The original International Cocoa Agreement dates back to 1972 when it was negotiated in Geneva at the first United Nations Cocoa Conference, held under the auspices of UNCTAD. Since then, the role and functioning of the international commodity organizations has changed considerably. In the 1970s and 1980s they typically administered price stabilization mechanisms, such as buffer stocks and export quotas. Unfortunately, price stabilization policies and compensatory finance schemes have had mixed results, and are no longer a component of the current International Cocoa Agreement. In more recent times, commodity agreements in general aim at improving the functioning of commodity economies, at enhancing cooperation between producers and consumers and at improving the living standards of commodity producers. The two most important breakthroughs of the present International Cocoa Agreement were the establishment of an explicit mandate on a Sustainable World Cocoa Economy and the founding of the International Cocoa Organisation (ICCO) Consultative Board on the World Cocoa Economy.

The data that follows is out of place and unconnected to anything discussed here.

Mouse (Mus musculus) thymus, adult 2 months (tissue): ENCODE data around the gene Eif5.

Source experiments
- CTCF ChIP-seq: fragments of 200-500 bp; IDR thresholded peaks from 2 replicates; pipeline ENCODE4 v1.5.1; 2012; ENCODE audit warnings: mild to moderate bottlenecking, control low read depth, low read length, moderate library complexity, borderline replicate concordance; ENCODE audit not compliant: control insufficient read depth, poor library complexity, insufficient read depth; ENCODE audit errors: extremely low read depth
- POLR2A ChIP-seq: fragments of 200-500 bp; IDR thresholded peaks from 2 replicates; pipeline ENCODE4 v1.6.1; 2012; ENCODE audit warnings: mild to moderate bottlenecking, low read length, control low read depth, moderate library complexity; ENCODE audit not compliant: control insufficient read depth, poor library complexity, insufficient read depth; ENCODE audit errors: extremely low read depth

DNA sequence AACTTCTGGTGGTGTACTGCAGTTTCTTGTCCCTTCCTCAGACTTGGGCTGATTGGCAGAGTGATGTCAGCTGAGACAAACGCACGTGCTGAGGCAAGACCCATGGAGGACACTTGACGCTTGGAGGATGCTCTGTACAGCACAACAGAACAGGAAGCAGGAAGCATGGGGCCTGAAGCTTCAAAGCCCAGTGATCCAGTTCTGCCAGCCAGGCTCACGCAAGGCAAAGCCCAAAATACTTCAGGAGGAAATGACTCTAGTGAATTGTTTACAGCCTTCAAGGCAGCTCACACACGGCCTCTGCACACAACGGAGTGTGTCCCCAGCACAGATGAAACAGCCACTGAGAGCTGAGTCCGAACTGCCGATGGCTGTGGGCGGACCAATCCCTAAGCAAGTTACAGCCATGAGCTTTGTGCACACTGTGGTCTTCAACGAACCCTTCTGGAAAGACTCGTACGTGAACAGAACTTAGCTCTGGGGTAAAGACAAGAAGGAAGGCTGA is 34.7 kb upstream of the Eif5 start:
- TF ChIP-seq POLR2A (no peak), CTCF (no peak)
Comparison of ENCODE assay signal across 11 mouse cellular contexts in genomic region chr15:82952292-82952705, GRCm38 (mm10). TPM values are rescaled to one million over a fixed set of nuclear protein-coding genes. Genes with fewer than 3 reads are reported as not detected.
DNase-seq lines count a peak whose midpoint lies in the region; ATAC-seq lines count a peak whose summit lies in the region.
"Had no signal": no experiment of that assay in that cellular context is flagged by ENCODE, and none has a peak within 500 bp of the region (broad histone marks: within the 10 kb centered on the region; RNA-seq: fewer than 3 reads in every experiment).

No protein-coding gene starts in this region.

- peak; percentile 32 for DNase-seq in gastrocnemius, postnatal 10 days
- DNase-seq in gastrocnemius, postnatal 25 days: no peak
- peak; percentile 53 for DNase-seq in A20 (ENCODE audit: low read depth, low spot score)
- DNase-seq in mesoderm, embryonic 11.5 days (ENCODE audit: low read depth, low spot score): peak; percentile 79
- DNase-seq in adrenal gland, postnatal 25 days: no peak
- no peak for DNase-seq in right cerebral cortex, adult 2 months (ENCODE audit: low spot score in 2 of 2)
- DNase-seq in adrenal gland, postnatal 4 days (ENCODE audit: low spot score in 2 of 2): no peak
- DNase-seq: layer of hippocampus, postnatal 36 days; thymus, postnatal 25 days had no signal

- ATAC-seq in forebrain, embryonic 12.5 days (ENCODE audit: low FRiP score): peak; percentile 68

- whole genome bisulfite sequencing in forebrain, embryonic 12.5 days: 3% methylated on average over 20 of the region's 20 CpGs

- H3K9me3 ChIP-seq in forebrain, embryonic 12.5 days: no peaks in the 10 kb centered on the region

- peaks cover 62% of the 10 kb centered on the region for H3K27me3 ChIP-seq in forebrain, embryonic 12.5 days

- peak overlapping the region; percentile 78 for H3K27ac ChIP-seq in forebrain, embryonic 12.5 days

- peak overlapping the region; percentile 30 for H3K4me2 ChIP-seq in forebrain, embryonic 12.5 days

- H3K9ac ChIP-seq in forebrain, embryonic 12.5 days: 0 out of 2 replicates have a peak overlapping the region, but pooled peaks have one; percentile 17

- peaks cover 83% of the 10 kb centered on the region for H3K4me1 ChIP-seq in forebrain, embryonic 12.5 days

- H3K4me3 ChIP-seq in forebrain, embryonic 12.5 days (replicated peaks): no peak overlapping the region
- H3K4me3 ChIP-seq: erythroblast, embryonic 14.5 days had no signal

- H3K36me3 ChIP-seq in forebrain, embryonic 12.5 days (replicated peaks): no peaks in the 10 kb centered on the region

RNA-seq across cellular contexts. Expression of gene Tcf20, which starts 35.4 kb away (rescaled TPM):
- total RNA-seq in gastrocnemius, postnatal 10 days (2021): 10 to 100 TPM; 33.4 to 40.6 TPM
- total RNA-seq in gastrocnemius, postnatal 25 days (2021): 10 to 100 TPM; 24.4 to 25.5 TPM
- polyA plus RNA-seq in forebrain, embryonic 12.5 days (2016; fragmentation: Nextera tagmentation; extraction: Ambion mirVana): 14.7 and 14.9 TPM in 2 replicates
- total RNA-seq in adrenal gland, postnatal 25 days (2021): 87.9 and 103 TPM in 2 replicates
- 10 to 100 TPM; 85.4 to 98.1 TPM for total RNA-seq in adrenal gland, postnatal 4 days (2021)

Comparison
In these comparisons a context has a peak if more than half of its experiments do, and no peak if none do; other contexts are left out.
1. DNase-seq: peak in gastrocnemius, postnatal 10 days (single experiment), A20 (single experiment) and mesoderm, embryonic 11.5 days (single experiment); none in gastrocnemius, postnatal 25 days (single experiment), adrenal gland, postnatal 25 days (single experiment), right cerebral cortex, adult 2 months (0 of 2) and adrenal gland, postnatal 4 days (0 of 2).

Whilst the role and objectives of international commodity agreements may have evolved, UNCTAD´s support for them has never wavered. I am, therefore, proud that all six consecutive International Cocoa Agreements were negotiated under the auspices of UNCTAD and that you are here this week to negotiate the seventh one. It is encouraging that the membership of the present International Cocoa Agreement is representative of the world cocoa economy as a whole, which bodes well for the success and impact of such agreements. Currently, 14 exporting member countries -- accounting for almost 85 per cent of world cocoa production -- and 29 importing member countries -- making up more than 60 per cent of world cocoa consumption -- are represented by the Agreement.